This event has been postponed until further notice.
On the other side, coordination and cooperation have intensified between the Houthis and Iran, especially given the high tensions between Tehran and Riyadh. Still, Yemen’s war has not just changed the political situation, it has also changed the country’s geography. Yemen’s land and sea borders are the scene of keen rivalries between different parties to the conflict. The conflict has left its mark on the governorate of Mahra in the east and the archipelago of Socotra in the south, as well as on the maritime routes of the Red Sea. These different areas have turned from geographical backwaters into key centers of dispute between regional powers, ushering in a new stage to the ever-complex conflict.
The Carnegie Middle East Center invites you to a panel discussion on the geopolitical implications of regional involvement in Yemen and other issues surrounding the country’s conflict on Monday, March 9 from 2:30-4:30 p.m. at the Hilton Beirut Downtown hotel. The event will be held in Arabic with simultaneous translation to English.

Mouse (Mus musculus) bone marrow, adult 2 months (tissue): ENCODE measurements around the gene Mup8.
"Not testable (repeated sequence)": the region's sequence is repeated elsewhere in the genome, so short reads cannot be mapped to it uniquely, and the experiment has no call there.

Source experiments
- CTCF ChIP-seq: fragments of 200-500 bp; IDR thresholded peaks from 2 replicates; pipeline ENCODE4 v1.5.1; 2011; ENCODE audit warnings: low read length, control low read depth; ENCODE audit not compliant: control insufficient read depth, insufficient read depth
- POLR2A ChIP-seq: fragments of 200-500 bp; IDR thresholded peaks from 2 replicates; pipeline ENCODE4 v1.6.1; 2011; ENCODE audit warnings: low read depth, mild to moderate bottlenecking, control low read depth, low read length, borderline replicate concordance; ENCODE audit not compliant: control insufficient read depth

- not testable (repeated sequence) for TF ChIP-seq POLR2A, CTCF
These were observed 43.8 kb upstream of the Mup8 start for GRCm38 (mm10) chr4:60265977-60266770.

Nadwa Al-Dawsari is a Yemeni conflict analyst, specializing in tribal governance.
Ahmed Al-Hasni is a political activist and prominent figure in Yemen’s southern movement, as well as being the spokesman for the Southern Salvation Council. He writes for several Yemeni, Arab, and international newspapers.
Abdelnasser Al-Muwadea is a Yemeni researcher and political analyst. His work focuses on the Yemeni conflict and Yemen’s relations with regional states. He has published research and articles on many issues facing the country.
Mohanad Hage Ali is the director of communications and a fellow at the Carnegie Middle East Center.